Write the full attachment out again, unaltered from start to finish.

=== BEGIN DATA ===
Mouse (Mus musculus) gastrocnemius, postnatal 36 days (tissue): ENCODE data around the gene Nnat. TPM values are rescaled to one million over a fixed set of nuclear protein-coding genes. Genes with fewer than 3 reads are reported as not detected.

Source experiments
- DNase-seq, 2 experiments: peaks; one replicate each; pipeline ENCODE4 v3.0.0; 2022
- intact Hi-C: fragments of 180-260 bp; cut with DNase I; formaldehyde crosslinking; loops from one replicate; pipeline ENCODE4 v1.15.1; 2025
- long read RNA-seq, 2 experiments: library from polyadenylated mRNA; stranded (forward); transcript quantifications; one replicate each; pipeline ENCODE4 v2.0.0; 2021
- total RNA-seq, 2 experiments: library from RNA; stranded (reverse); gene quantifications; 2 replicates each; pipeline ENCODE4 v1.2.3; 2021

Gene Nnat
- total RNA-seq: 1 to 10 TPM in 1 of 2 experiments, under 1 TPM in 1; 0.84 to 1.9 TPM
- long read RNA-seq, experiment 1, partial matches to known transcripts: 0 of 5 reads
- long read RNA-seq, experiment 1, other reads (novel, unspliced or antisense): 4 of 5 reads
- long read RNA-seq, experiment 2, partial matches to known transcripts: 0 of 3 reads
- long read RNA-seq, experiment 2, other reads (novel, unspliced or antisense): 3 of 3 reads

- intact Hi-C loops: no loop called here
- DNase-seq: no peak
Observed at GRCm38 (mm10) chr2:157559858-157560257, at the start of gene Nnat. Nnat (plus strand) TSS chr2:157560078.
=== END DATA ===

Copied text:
Mouse (Mus musculus) gastrocnemius, postnatal 36 days (tissue): ENCODE data around the gene Nnat. TPM values are rescaled to one million over a fixed set of nuclear protein-coding genes. Genes with fewer than 3 reads are reported as not detected.

Source experiments
- DNase-seq, 2 experiments: peaks; one replicate each; pipeline ENCODE4 v3.0.0; 2022
- intact Hi-C: fragments of 180-260 bp; cut with DNase I; formaldehyde crosslinking; loops from one replicate; pipeline ENCODE4 v1.15.1; 2025
- long read RNA-seq, 2 experiments: library from polyadenylated mRNA; stranded (forward); transcript quantifications; one replicate each; pipeline ENCODE4 v2.0.0; 2021
- total RNA-seq, 2 experiments: library from RNA; stranded (reverse); gene quantifications; 2 replicates each; pipeline ENCODE4 v1.2.3; 2021

Gene Nnat
- total RNA-seq: 1 to 10 TPM in 1 of 2 experiments, under 1 TPM in 1; 0.84 to 1.9 TPM
- long read RNA-seq, experiment 1, partial matches to known transcripts: 0 of 5 reads
- long read RNA-seq, experiment 1, other reads (novel, unspliced or antisense): 4 of 5 reads
- long read RNA-seq, experiment 2, partial matches to known transcripts: 0 of 3 reads
- long read RNA-seq, experiment 2, other reads (novel, unspliced or antisense): 3 of 3 reads

- intact Hi-C loops: no loop called here
- DNase-seq: no peak
Observed at GRCm38 (mm10) chr2:157559858-157560257, at the start of gene Nnat. Nnat (plus strand) TSS chr2:157560078.